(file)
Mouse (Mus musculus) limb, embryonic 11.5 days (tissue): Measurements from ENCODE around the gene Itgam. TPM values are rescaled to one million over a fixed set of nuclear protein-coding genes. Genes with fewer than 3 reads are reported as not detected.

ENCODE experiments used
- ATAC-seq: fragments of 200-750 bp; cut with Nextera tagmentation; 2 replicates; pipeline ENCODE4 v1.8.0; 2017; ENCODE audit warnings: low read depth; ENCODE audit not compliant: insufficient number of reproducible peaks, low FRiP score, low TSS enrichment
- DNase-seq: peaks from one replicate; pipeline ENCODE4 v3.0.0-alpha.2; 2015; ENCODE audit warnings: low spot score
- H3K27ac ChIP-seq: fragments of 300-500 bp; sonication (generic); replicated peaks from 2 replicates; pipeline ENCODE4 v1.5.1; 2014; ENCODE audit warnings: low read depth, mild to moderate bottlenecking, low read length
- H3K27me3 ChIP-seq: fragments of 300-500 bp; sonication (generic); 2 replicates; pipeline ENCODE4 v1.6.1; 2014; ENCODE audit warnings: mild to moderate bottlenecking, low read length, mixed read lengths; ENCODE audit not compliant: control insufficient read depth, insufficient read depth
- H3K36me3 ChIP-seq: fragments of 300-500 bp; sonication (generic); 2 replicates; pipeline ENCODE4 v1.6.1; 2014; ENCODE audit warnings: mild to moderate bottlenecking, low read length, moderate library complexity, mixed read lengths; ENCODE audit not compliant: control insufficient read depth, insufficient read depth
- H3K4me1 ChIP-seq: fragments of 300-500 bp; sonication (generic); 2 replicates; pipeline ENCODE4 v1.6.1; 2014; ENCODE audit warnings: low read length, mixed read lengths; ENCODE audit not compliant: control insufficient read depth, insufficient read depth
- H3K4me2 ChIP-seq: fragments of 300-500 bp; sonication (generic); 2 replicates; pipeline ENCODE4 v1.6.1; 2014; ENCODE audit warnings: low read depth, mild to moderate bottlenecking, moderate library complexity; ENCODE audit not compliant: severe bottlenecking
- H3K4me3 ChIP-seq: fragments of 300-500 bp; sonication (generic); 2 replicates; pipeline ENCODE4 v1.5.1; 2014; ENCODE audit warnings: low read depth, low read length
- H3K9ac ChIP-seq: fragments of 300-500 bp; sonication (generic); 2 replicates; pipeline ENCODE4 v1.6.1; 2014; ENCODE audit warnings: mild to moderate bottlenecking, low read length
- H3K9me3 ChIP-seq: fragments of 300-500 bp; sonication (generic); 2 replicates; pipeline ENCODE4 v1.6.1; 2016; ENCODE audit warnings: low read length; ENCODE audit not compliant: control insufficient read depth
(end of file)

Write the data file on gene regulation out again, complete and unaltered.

Mouse (Mus musculus) limb, embryonic 11.5 days (tissue): Measurements from ENCODE around the gene Itgam. TPM values are rescaled to one million over a fixed set of nuclear protein-coding genes. Genes with fewer than 3 reads are reported as not detected.

ENCODE experiments used
- ATAC-seq: fragments of 200-750 bp; cut with Nextera tagmentation; 2 replicates; pipeline ENCODE4 v1.8.0; 2017; ENCODE audit warnings: low read depth; ENCODE audit not compliant: insufficient number of reproducible peaks, low FRiP score, low TSS enrichment
- DNase-seq: peaks from one replicate; pipeline ENCODE4 v3.0.0-alpha.2; 2015; ENCODE audit warnings: low spot score
- H3K27ac ChIP-seq: fragments of 300-500 bp; sonication (generic); replicated peaks from 2 replicates; pipeline ENCODE4 v1.5.1; 2014; ENCODE audit warnings: low read depth, mild to moderate bottlenecking, low read length
- H3K27me3 ChIP-seq: fragments of 300-500 bp; sonication (generic); 2 replicates; pipeline ENCODE4 v1.6.1; 2014; ENCODE audit warnings: mild to moderate bottlenecking, low read length, mixed read lengths; ENCODE audit not compliant: control insufficient read depth, insufficient read depth
- H3K36me3 ChIP-seq: fragments of 300-500 bp; sonication (generic); 2 replicates; pipeline ENCODE4 v1.6.1; 2014; ENCODE audit warnings: mild to moderate bottlenecking, low read length, moderate library complexity, mixed read lengths; ENCODE audit not compliant: control insufficient read depth, insufficient read depth
- H3K4me1 ChIP-seq: fragments of 300-500 bp; sonication (generic); 2 replicates; pipeline ENCODE4 v1.6.1; 2014; ENCODE audit warnings: low read length, mixed read lengths; ENCODE audit not compliant: control insufficient read depth, insufficient read depth
- H3K4me2 ChIP-seq: fragments of 300-500 bp; sonication (generic); 2 replicates; pipeline ENCODE4 v1.6.1; 2014; ENCODE audit warnings: low read depth, mild to moderate bottlenecking, moderate library complexity; ENCODE audit not compliant: severe bottlenecking
- H3K4me3 ChIP-seq: fragments of 300-500 bp; sonication (generic); 2 replicates; pipeline ENCODE4 v1.5.1; 2014; ENCODE audit warnings: low read depth, low read length
- H3K9ac ChIP-seq: fragments of 300-500 bp; sonication (generic); 2 replicates; pipeline ENCODE4 v1.6.1; 2014; ENCODE audit warnings: mild to moderate bottlenecking, low read length
- H3K9me3 ChIP-seq: fragments of 300-500 bp; sonication (generic); 2 replicates; pipeline ENCODE4 v1.6.1; 2016; ENCODE audit warnings: low read length; ENCODE audit not compliant: control insufficient read depth